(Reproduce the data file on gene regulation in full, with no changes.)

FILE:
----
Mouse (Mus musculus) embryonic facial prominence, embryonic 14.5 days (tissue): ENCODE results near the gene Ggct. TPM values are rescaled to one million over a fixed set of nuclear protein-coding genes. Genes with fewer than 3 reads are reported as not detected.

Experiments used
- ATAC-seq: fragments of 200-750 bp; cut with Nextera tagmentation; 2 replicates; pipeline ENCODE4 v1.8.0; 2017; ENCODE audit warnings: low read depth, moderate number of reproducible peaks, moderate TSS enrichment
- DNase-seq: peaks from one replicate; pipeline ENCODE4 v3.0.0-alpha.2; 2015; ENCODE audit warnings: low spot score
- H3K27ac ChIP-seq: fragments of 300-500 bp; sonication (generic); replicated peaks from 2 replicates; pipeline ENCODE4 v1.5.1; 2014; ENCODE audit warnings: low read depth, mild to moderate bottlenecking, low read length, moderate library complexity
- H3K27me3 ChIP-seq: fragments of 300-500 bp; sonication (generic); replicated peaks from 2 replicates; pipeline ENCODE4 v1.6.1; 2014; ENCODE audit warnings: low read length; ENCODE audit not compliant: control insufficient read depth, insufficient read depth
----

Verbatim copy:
Mouse (Mus musculus) embryonic facial prominence, embryonic 14.5 days (tissue): ENCODE results near the gene Ggct. TPM values are rescaled to one million over a fixed set of nuclear protein-coding genes. Genes with fewer than 3 reads are reported as not detected.

Experiments used
- ATAC-seq: fragments of 200-750 bp; cut with Nextera tagmentation; 2 replicates; pipeline ENCODE4 v1.8.0; 2017; ENCODE audit warnings: low read depth, moderate number of reproducible peaks, moderate TSS enrichment
- DNase-seq: peaks from one replicate; pipeline ENCODE4 v3.0.0-alpha.2; 2015; ENCODE audit warnings: low spot score
- H3K27ac ChIP-seq: fragments of 300-500 bp; sonication (generic); replicated peaks from 2 replicates; pipeline ENCODE4 v1.5.1; 2014; ENCODE audit warnings: low read depth, mild to moderate bottlenecking, low read length, moderate library complexity
- H3K27me3 ChIP-seq: fragments of 300-500 bp; sonication (generic); replicated peaks from 2 replicates; pipeline ENCODE4 v1.6.1; 2014; ENCODE audit warnings: low read length; ENCODE audit not compliant: control insufficient read depth, insufficient read depth